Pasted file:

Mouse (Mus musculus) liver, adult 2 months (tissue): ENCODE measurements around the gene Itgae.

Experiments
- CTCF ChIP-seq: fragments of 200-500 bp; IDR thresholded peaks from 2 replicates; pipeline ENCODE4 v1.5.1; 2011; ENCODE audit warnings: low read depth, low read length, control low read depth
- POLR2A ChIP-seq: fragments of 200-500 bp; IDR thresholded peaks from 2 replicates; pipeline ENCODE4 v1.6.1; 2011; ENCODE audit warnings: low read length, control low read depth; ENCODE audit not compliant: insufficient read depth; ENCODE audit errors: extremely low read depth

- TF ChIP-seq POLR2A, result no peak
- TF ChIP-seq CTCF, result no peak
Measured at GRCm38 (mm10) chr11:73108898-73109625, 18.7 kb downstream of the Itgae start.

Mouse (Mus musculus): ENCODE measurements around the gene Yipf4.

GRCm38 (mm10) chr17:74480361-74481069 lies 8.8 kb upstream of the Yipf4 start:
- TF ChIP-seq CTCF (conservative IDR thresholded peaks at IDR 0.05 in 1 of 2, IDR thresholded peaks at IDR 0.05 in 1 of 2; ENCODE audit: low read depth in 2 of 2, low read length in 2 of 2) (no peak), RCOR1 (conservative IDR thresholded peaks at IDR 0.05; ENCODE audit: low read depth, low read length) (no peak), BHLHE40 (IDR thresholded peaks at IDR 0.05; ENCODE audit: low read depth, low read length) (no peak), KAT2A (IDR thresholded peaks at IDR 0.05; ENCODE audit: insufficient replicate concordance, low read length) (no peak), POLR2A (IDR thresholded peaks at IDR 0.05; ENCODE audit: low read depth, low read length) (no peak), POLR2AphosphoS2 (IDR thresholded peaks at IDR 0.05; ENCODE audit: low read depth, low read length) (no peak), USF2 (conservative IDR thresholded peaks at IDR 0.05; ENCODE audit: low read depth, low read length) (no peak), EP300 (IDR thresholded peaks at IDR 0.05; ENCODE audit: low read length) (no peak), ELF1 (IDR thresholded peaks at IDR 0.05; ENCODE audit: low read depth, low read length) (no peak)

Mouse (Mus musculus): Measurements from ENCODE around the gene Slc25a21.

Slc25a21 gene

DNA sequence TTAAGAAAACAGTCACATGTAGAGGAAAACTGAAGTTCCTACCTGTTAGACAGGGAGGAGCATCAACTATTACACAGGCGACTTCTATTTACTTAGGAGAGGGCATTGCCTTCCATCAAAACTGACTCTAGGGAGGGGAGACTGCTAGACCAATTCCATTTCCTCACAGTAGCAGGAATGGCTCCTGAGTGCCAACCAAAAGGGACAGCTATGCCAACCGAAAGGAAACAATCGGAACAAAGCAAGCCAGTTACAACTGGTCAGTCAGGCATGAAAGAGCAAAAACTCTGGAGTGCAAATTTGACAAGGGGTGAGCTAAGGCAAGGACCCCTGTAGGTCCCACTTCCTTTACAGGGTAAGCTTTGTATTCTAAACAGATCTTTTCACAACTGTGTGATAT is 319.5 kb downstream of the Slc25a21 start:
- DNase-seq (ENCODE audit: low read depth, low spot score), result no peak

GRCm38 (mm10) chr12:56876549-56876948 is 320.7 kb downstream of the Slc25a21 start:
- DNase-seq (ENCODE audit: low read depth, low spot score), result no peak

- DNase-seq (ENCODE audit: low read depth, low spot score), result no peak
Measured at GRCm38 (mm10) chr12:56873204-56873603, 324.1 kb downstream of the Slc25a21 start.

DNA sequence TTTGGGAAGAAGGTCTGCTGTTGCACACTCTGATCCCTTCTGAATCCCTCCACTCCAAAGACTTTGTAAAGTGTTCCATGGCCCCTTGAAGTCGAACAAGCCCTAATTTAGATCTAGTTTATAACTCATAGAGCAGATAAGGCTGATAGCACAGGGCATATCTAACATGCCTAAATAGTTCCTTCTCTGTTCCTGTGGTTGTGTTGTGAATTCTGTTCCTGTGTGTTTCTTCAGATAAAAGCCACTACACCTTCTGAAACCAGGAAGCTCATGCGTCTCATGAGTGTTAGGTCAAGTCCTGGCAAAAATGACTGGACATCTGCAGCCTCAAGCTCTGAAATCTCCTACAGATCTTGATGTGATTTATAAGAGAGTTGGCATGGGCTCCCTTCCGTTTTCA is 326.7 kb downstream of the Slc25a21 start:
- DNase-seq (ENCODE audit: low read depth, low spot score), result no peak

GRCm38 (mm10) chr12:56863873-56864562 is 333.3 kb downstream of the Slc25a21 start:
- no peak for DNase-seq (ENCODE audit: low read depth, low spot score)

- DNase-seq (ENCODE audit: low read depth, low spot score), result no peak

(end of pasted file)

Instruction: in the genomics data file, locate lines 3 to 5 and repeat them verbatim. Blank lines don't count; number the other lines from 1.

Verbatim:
- CTCF ChIP-seq: fragments of 200-500 bp; IDR thresholded peaks from 2 replicates; pipeline ENCODE4 v1.5.1; 2011; ENCODE audit warnings: low read depth, low read length, control low read depth
- POLR2A ChIP-seq: fragments of 200-500 bp; IDR thresholded peaks from 2 replicates; pipeline ENCODE4 v1.6.1; 2011; ENCODE audit warnings: low read length, control low read depth; ENCODE audit not compliant: insufficient read depth; ENCODE audit errors: extremely low read depth

- TF ChIP-seq POLR2A, result no peak